Business Today

Fuelling Start-ups

Padmaja Ruparel wants to mobilise Rs 5,000 crore in 10 years and deploy that in 500 companies. The aim is to build a robust start-up ecosystem.
twitter-logo Goutam Das   New Delhi     Print Edition: October 8, 2017
Fuelling Start-ups
PADMAJA RUPAREL Co-founder, IAN (Photo: Vivan Mehra)

Padmaja Ruparel has a simple philosophy in life. She calls it playing the game: "It is not what one gains; it is what one creates."

Ruparel has built institutions, and seen the gains flow. She involved herself with The Indus Entrepreneurs (TiE) around 1999, when "people made errors spelling 'entrepreneurship'; she co-founded the Indian Angel Network (IAN) in 2006, when high net worth individuals typically asked what was "religious" about angel investing.

IAN is today the world's largest business angel network with 450 investors. It has invested in 135 companies and cites an internal rate of return of 32 per cent. There have been more than 20 exits. The companies that have given handsome returns include WebEngage (6x in 15 months), Druva (289x over seven years), Box8 (3x over four years), and Consure (10x over 40 months).

Ruparel, in many ways, has been able to establish start-ups as an asset class among high net worth individuals in India while creating an institutional model of investing. While this was a decade-long process, the co-founder and president of IAN features in this year's Most Powerful Women in Business list because of another move that could change the start-up world further. For the better.

Sometime in 2016, Ruparel started flirting with the idea of an IAN Fund. The reason was simple. Angels would write small cheques to help start-ups get off the ground. But the next round was the problem. "When we started IAN, the gap in the market for the entrepreneur was Rs2-3 crore. Today, they are able to raise that money, but the difficulty is the next round - $1-4 million. The company is still at a risky stage and the founders still need hand holding," she says. Venture capital firms were not investing less than $8-9 million and so many start-ups were falling off the cliff. The IAN Fund seeks to plug this gap. "The conceptualisation, architecture, and getting investors has been my big achievement," says Ruparel. The fund's advisory board has Kris Gopalakrishnan, Co-Founder of Infosys, Sunil Munjal, Chairman, HERO Corporate Service, and Dr. Devi Shetty, Chairman, Narayan Hrudalaya.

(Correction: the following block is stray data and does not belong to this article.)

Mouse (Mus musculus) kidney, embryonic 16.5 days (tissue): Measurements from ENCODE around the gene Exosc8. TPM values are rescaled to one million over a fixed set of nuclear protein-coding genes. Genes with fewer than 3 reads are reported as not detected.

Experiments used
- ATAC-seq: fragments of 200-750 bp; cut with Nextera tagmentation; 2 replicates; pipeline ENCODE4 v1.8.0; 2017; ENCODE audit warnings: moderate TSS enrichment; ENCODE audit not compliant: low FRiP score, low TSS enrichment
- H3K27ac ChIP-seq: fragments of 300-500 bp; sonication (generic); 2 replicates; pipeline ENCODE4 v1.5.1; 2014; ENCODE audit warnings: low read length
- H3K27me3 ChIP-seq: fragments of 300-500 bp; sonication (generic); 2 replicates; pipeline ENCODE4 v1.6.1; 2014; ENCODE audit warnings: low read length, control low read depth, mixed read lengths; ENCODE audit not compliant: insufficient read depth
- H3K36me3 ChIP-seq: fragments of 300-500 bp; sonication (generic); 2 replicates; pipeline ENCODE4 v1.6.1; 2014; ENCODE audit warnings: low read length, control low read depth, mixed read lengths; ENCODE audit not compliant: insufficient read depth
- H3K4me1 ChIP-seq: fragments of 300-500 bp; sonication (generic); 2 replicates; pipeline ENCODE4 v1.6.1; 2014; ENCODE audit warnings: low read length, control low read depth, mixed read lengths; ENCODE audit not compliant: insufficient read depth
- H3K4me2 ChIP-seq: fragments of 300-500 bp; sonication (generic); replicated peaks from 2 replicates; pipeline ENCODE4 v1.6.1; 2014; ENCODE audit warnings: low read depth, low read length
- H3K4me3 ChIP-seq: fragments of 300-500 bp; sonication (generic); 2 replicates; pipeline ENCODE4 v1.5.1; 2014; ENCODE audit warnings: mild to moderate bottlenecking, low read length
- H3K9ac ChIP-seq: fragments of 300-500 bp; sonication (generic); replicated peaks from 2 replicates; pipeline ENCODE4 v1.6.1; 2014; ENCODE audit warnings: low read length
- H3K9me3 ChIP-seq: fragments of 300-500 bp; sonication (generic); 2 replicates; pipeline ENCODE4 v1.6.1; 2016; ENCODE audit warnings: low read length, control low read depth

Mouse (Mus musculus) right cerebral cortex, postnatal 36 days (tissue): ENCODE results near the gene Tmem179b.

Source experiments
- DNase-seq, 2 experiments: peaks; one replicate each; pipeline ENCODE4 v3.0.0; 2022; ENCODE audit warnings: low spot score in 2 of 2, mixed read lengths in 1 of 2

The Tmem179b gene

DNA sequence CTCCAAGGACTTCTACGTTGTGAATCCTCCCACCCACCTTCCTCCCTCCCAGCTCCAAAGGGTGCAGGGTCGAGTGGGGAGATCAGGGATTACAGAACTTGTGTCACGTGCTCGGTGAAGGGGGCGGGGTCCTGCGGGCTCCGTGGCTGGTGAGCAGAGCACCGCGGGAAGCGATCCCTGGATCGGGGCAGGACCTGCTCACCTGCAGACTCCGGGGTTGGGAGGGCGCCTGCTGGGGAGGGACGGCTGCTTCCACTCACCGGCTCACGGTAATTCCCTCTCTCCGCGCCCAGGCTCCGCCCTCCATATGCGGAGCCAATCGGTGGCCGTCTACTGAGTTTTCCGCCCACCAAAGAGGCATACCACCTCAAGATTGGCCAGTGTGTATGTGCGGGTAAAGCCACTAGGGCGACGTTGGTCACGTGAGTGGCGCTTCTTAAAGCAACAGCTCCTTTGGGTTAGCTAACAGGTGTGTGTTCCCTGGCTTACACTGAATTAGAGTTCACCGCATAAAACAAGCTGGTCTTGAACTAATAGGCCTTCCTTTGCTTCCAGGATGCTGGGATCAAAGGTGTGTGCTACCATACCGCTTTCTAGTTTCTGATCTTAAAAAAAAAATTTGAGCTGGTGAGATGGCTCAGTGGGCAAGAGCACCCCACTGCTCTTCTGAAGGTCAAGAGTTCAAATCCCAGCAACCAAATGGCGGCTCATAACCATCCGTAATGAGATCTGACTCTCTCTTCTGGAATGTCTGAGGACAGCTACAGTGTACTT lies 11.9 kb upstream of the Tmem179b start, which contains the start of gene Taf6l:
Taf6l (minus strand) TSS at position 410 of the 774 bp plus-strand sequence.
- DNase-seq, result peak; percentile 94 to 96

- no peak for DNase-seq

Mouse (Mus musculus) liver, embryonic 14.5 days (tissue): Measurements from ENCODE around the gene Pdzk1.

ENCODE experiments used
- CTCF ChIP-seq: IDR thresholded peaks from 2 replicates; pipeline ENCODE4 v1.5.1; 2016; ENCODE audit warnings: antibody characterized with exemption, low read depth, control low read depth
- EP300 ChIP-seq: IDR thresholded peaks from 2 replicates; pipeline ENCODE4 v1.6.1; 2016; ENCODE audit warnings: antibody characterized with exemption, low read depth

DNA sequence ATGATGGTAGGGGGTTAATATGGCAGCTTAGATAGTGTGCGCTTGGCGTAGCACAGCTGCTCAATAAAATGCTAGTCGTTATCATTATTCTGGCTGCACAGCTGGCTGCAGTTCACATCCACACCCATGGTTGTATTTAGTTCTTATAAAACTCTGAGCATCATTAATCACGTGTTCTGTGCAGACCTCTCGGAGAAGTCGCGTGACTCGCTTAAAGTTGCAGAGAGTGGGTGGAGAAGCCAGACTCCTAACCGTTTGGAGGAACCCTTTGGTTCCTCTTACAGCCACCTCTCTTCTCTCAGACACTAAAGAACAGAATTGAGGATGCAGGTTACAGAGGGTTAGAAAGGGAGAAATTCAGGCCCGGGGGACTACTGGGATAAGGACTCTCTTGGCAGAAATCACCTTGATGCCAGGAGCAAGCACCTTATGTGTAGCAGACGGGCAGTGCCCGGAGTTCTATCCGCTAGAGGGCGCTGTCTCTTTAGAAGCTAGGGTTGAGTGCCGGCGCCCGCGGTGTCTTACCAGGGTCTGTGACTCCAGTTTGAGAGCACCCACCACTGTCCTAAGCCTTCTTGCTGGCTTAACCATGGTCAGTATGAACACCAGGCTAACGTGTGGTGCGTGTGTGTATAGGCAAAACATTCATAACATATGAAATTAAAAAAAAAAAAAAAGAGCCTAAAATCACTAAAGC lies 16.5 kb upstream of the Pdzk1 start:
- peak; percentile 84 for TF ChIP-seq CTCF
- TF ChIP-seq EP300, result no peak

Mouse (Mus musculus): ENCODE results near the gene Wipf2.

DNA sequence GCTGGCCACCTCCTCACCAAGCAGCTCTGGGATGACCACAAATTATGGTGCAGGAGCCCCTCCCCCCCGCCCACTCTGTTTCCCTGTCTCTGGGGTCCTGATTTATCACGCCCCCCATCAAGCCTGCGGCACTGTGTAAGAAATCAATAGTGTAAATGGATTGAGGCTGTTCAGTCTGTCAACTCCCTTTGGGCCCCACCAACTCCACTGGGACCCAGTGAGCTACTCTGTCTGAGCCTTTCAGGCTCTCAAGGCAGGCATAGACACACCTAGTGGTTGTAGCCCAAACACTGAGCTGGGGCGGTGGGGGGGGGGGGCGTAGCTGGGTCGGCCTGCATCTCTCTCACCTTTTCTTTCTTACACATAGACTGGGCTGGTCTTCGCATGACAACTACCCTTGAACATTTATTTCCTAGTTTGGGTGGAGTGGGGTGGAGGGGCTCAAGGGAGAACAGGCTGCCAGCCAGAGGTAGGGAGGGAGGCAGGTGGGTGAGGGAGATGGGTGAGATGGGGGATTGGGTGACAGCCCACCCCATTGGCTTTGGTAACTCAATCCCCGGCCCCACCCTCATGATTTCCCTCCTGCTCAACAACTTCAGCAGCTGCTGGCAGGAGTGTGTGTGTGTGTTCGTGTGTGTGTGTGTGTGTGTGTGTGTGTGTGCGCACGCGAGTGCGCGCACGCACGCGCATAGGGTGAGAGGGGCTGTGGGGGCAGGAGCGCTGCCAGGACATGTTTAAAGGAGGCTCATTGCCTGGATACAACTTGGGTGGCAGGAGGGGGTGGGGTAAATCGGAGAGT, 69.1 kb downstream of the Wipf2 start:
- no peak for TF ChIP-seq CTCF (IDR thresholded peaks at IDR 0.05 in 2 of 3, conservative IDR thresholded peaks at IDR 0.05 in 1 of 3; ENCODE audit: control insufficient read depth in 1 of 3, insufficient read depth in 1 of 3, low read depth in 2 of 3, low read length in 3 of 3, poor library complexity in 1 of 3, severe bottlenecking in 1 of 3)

IAN announced the fund in April - it will be a Rs450 crore sector agnostic fund, raised domestically. "We have raised Rs210 crore. We are moving rapidly. We have already committed to funding about five companies," she says. "We are investing in non-IAN companies as well."

Ruparel loves scale. IAN's press release during the announcement of the fund stated that "together, IAN and the IAN Fund (plus co-investors) would invest approx Rs1,500 crore in 160-odd companies over the next four years". Ruparel says her vision is to mobilise Rs5,000 crore (across multiple funds) in 10 years and deploy in 500 companies. If she can manage that, the start-up ecosystem in India will take giant strides. "Any entrepreneur worth his salt should come to us," she quips before rushing off to another meeting. "We are working towards creating India's largest horizontal platform for seed and early stage investing."

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